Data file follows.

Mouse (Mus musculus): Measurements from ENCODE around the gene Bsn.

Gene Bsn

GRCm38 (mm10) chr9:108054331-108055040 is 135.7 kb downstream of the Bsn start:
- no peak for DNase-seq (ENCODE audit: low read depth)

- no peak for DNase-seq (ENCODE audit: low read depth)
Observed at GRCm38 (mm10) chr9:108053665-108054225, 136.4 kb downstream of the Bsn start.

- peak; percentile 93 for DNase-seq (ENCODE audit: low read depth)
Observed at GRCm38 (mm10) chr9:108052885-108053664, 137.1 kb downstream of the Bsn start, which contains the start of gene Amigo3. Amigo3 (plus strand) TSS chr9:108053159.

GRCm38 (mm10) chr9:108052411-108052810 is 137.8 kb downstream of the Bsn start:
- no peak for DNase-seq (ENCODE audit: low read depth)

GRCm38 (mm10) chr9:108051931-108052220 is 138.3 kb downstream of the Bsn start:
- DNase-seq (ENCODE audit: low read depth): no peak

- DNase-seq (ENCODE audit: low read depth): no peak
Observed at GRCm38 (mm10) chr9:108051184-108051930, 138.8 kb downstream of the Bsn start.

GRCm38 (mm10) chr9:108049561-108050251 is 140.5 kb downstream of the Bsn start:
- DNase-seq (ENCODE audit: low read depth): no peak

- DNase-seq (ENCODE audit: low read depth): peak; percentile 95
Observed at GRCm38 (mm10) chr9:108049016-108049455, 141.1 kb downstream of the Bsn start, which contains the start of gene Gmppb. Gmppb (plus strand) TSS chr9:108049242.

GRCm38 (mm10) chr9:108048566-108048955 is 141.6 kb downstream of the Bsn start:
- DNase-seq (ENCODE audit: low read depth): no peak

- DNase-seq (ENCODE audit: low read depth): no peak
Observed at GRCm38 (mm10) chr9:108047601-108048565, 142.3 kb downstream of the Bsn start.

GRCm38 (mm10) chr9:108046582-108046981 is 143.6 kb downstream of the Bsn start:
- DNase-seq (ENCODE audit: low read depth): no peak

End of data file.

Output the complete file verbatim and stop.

Mouse (Mus musculus): Measurements from ENCODE around the gene Bsn.

Gene Bsn

GRCm38 (mm10) chr9:108054331-108055040 is 135.7 kb downstream of the Bsn start:
- no peak for DNase-seq (ENCODE audit: low read depth)

- no peak for DNase-seq (ENCODE audit: low read depth)
Observed at GRCm38 (mm10) chr9:108053665-108054225, 136.4 kb downstream of the Bsn start.

- peak; percentile 93 for DNase-seq (ENCODE audit: low read depth)
Observed at GRCm38 (mm10) chr9:108052885-108053664, 137.1 kb downstream of the Bsn start, which contains the start of gene Amigo3. Amigo3 (plus strand) TSS chr9:108053159.

GRCm38 (mm10) chr9:108052411-108052810 is 137.8 kb downstream of the Bsn start:
- no peak for DNase-seq (ENCODE audit: low read depth)

GRCm38 (mm10) chr9:108051931-108052220 is 138.3 kb downstream of the Bsn start:
- DNase-seq (ENCODE audit: low read depth): no peak

- DNase-seq (ENCODE audit: low read depth): no peak
Observed at GRCm38 (mm10) chr9:108051184-108051930, 138.8 kb downstream of the Bsn start.

GRCm38 (mm10) chr9:108049561-108050251 is 140.5 kb downstream of the Bsn start:
- DNase-seq (ENCODE audit: low read depth): no peak

- DNase-seq (ENCODE audit: low read depth): peak; percentile 95
Observed at GRCm38 (mm10) chr9:108049016-108049455, 141.1 kb downstream of the Bsn start, which contains the start of gene Gmppb. Gmppb (plus strand) TSS chr9:108049242.

GRCm38 (mm10) chr9:108048566-108048955 is 141.6 kb downstream of the Bsn start:
- DNase-seq (ENCODE audit: low read depth): no peak

- DNase-seq (ENCODE audit: low read depth): no peak
Observed at GRCm38 (mm10) chr9:108047601-108048565, 142.3 kb downstream of the Bsn start.

GRCm38 (mm10) chr9:108046582-108046981 is 143.6 kb downstream of the Bsn start:
- DNase-seq (ENCODE audit: low read depth): no peak